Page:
Date of Completion


Embargo Period



Executive Function, Clinical Psychology, Self Regulation, Child Psychiatry

Major Advisor

Marianne Barton, PhD

Associate Advisor

Jeffrey Burke PhD

Associate Advisor

Karen Holler PhD

Field of Study



Doctor of Philosophy

Open Access

Open Access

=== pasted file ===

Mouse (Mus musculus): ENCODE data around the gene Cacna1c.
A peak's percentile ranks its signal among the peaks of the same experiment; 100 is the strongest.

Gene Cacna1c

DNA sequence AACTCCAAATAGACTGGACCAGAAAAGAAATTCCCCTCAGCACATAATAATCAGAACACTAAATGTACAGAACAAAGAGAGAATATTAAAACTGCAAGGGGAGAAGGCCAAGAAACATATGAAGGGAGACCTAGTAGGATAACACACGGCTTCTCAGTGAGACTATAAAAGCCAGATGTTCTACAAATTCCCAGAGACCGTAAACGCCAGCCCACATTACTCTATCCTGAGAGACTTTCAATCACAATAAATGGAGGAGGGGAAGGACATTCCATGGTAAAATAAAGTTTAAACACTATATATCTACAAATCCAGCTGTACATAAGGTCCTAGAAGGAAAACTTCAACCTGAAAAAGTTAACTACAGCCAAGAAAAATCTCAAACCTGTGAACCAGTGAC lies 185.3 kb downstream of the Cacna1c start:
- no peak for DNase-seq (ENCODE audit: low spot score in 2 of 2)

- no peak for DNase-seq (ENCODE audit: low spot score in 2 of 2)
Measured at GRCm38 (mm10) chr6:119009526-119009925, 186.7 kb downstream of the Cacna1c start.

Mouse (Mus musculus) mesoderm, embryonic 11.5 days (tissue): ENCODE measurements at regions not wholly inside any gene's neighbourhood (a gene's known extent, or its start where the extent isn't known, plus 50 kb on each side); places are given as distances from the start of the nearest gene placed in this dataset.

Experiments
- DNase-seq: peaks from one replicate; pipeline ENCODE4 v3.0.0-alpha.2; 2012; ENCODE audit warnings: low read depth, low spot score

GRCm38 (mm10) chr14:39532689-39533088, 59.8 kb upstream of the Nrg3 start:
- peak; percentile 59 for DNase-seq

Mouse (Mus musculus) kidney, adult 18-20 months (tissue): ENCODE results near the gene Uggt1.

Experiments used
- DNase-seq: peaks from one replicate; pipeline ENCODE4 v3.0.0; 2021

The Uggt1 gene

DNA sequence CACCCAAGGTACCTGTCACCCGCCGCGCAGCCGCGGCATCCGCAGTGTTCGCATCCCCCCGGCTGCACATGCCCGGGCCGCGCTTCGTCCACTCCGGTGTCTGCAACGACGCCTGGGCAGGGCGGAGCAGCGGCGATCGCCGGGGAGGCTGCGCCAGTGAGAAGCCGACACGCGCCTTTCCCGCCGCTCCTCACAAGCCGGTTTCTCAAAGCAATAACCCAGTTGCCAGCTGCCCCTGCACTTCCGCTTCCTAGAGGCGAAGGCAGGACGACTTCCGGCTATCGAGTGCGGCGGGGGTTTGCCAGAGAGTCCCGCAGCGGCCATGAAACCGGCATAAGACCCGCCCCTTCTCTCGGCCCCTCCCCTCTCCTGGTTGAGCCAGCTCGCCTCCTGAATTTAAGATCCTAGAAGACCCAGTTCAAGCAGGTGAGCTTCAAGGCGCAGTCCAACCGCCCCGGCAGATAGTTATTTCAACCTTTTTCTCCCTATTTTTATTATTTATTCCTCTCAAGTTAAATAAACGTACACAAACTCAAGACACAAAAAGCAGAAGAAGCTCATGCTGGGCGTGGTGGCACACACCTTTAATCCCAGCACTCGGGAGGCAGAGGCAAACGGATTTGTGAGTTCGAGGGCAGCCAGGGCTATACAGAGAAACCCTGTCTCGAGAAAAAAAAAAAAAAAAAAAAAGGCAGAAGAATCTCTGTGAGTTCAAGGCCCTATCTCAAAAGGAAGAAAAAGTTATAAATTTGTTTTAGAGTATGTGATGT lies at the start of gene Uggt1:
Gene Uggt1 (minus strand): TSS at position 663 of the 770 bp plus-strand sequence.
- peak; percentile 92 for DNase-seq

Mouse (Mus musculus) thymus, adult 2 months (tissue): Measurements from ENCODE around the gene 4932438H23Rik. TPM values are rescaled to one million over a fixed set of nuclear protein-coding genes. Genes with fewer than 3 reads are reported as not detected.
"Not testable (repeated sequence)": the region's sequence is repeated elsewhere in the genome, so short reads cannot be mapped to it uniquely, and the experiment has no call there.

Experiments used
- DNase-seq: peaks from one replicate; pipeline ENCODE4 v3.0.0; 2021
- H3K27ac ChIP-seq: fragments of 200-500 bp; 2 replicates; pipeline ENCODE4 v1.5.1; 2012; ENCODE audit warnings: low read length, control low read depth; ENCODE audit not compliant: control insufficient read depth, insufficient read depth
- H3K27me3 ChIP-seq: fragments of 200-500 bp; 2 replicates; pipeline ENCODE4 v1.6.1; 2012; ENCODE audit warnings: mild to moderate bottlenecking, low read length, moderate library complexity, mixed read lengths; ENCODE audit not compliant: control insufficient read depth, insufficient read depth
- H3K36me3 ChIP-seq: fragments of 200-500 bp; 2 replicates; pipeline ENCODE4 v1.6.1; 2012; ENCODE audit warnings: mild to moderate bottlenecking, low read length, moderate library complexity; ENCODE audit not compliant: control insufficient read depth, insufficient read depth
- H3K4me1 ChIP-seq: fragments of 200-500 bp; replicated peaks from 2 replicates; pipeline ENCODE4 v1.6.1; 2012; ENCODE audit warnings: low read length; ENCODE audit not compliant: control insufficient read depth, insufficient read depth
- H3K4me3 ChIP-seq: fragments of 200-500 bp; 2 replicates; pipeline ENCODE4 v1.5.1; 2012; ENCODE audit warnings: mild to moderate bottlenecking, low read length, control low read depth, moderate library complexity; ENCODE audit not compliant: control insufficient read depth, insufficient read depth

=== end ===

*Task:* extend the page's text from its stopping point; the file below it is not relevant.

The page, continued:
Physical restraints and seclusions (R/S) within a psychiatric inpatient setting remain highly controversial interventions that are used in response to a child’s dysregulated, and unsafe behaviors. Previous studies have identified a range of risk-factors that increase a child’s likelihood of experiencing R/S during their inpatient admission, however no study to date has examined whether a child’s executive functioning (EF) predicts R/S. Thus, the two aims of the current study were 1) to examine the relationship between children’s observable behavior dysregulation (R/S) and performance on formal measures of EF, and 2) to identify which demographic, psychiatric or neurocognitive factors place a child at greater risk for experiencing R/S during his/her inpatient admission. Participants included 271 children who were consecutively given a neuropsychological assessment on the Children’s Inpatient Unit at Emma Pendleton Bradley Children’s Hospital between 2010-2015. The total count of each R/S type (hold, escort, time in seclusion and mechanical restraint) was recorded from the child’s medical record for the current admission. A series of negative binomial regressions predicting each type of R/S were conducted. When EF skills were examined independently from demographic or psychiatric variables, lower scores on the Stroop Color Word task significantly predicted greater holds, escorts, and mechanical restraints. Counter to hypothesis, higher scores on the Wisconsin Card Sorting Task-Categories predicted more holds, escorts, seclusion time and mechanical restraints. However, when significant demographic and psychiatric variables were added to the models, children’s R/S were most predicted by the child’s age, race/ethnicity, history of an out-of-home placement (residential program) and history of aggression. Results are discussed in the theoretical context of the relationship between EF measures and behavior regulation, as well as in the context of inpatient psychiatric treatment.